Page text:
Friday, July 10, 2009

What would a Talent Code school look like?

One of the best books you've never heard of is probably The Talent Code by Daniel Coyle.  He writes about how to "grow" talent and what conditions lead to the development of skill.  I think his book has some interesting implications for the way that we design and administer schools.  Here is what a school might look like if Coyle designed it.

1.  An emphasis on deep learning through authentic practice & feedback--The best kinds of learning and growth occur when learners are in the "sweet spot", that zone where the learning task is just beyond their current abilities.  In this place a learner can attend to mistakes (which Coyle identifies as critical to improvement) and become fully absorbed in learning.  It is learning through these mistakes that a student experiences the greatest amount of growth (think about the student who takes seriously her teachers red-inked comments on the first draft of her essay).  In a Talent Code school, we would find classrooms full of students working on a variety of learning tasks, each suited to the learners needs and abilities.  Gone would be the days of 30 students working on an identical set of worksheets or the same set of math problems.  This, of course, implies the need for smaller class sizes, increased adult guidance, and teachers trained to quickly identify learner needs and respond with appropriately designed learning activities.  

This also means a paradigm shift in the way teachers and students approach learning.  If mistakes make me better, I must embrace struggle.  Far too often teachers and those they teach see mistakes and slip-ups as a sign of stupidity or inability.  A Talent Code school will help students develop a growth mindset, wherein struggle, effort, and hard work are valued and seen as the path to eventual competence and excellence.  In this school, the "smart" kids are the ones who learn from their mistakes, not the ones who never make mistakes.

2.  A focus on "igniting" a passion for learning--As described above, a Talent Code school asks a lot of its students.  There is a great deal of hard work and high levels of commitment required in order to experience the kind of success expected of students.  If students are not passionate about what they are doing, they will never engage in the deep practice and hard work necessary to experience significant growth.  Thus, teachers and administrators at a Talent Code school will spend a great deal of time thinking about how to ignite this passion in learners.  This will probably look different at each school, but some general principles apply

a.  A desire to belong:  KIPP schools (see Chapter 7 of Talent Code) have a very

 concrete and explicit culture; they clearly communicate to students that being a "KIPPster" means doing certain things.  It becomes a learning club of sorts, a club that students long to feel a part of.  This desire for belonging can be tremendously motivating (I think we see this same principle at work in a destructive way among gangs and terrorist groups).

 b.  A vision of what one can become:  When a young student can see what they are working towards (for KIPP students this is enrollment in college) they also see how their efforts are connected to a future goal.  A Talent Code school will use images and language that help to create this picture for its learners.  Keeping alumni connected to the school and inviting them to return to interact with students seems critical here.  When a student sees someone that was once "like them" and became something great, they start to see and believe in what they can become (see Coyle's discussion of the Curacaoan little league teams for an example of this principle at work; Chapter 6).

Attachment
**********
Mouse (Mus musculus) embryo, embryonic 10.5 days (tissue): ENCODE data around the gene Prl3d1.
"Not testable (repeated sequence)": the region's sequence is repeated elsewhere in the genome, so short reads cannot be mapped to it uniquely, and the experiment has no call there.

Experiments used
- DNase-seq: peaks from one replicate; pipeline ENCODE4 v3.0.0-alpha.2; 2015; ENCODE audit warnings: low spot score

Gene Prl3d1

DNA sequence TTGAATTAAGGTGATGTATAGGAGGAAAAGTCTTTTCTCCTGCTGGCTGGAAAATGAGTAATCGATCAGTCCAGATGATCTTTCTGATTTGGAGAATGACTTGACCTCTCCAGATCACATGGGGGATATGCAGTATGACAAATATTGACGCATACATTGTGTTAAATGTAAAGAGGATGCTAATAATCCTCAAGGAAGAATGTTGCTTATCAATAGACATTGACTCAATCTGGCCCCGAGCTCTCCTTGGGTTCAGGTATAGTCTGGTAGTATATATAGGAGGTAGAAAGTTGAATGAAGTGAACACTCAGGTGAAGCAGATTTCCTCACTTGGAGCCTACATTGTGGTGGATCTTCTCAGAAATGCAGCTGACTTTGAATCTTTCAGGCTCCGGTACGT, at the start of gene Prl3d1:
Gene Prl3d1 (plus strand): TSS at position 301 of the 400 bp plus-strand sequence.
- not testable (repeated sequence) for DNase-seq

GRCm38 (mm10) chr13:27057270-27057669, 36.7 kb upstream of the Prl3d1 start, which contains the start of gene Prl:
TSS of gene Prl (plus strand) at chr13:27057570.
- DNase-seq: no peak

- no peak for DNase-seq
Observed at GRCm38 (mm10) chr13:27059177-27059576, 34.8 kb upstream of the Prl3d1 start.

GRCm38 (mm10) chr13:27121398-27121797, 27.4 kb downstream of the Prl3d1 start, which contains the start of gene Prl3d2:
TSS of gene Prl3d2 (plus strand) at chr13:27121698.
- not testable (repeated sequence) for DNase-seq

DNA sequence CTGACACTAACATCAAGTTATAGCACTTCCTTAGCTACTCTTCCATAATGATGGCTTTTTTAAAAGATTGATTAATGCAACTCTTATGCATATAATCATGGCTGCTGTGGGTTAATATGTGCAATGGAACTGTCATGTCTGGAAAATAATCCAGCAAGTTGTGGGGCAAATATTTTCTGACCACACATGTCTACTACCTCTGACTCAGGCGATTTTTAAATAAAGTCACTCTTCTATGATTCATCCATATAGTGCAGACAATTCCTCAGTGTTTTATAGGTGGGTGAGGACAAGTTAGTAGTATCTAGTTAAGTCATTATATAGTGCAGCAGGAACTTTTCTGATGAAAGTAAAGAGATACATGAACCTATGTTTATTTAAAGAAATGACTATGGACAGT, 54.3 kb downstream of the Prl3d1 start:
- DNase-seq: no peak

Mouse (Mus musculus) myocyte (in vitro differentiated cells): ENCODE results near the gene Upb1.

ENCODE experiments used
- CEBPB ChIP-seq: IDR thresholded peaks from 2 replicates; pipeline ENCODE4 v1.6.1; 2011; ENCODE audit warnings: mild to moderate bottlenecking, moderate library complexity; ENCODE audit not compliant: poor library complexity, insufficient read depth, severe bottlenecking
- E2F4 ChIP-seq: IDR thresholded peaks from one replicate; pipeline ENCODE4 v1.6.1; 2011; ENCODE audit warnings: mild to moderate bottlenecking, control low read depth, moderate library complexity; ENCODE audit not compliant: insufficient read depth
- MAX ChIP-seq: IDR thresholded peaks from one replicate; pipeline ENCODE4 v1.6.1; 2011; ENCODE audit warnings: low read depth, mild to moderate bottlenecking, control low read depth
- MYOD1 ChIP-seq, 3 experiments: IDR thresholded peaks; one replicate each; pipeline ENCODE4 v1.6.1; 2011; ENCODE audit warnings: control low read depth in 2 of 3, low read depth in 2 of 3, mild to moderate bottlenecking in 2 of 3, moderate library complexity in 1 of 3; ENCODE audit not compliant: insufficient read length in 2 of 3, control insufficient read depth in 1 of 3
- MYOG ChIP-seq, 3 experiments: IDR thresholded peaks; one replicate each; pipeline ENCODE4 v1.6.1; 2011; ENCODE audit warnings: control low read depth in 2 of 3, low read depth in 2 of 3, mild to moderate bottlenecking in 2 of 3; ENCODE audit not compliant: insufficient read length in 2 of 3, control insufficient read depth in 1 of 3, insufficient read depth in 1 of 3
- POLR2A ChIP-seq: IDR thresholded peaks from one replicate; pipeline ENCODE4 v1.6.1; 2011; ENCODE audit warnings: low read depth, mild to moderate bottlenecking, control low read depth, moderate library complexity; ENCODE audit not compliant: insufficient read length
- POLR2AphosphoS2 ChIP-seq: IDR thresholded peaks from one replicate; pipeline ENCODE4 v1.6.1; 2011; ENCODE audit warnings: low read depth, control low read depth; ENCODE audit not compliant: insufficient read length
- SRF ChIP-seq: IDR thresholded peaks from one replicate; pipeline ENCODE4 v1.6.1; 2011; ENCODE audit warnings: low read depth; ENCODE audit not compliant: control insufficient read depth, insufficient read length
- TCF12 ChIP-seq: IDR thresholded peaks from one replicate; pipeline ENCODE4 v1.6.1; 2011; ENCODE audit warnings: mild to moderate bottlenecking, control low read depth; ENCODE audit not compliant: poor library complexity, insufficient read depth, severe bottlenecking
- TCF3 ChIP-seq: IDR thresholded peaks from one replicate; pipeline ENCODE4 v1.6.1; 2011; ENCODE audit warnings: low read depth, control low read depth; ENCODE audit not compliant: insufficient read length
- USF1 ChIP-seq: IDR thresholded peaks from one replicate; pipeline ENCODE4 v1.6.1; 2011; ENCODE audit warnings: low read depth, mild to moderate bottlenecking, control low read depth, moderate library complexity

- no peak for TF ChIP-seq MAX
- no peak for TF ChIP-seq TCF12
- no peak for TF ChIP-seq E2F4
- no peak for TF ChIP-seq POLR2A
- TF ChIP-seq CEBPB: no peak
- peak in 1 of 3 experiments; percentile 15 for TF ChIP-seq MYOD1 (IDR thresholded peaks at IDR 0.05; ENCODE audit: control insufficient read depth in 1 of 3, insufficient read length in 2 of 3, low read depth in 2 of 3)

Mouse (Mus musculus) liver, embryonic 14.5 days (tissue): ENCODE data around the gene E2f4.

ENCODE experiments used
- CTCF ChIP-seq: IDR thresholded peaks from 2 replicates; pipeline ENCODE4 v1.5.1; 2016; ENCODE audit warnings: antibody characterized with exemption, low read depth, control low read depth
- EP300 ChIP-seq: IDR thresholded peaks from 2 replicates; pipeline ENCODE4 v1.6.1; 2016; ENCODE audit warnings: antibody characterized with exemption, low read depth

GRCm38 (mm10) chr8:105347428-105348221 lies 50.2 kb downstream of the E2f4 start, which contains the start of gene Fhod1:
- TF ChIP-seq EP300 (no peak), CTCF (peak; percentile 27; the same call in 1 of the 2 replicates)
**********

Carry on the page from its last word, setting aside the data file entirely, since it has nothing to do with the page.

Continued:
c.  Connection to personal interests and goals:  A Talent Code school will provide students with choice in what and how they learn.  This will be messy, but it is allowed because it leads to better learning.


3.  Master Coaches & Teachers:  Talent Code schools will aggressively pursue the best teaching talent available and then continue to develop and evaluate it.  Teachers in Talent Code schools (Coyle might call them "Talent Whisperers"--Chapter 8) listen and watch far more than they talk or lecture (in fact, they might never lecture) and then offer small, targeted, highly specific adjustments and feedback to learners.  They deliver information precisely at the moment that learners need it most and they model effective learning, leaving an image in memory of what good learning or performance looks like.  More than anything, they see and help learners correct errors and they do it in a way that signals to the learner that they are cared for and valued.  Not only are they pedagogical masters, they also possess a deep matrix of understanding within their discipline which allows them to make quick and accurate judgments (similar to the ability described by Malcolm Gladwell in Blink) about students abilities and needs, and then respond in a customized way.  I think that Michelle Rhee, chancellor of Washington DC Public Schools is doing some interesting things along these lines. 

Why would anyone take the effort to create schools like this?  Because they would work.  Students would learn, parents would be engaged in the school community, teachers would value their work and persist at it, and communities would be transformed.  Granted, what I have described here is an ideal; however, working towards ideals is what leads to change.

1 comment:

gary said...

Nice post. Two questions: How do the civic purposes of education fit in this model, which is so focused on differentiation and students moving at an individual pace? And two, how does a teacher know where the sweet spot is for students?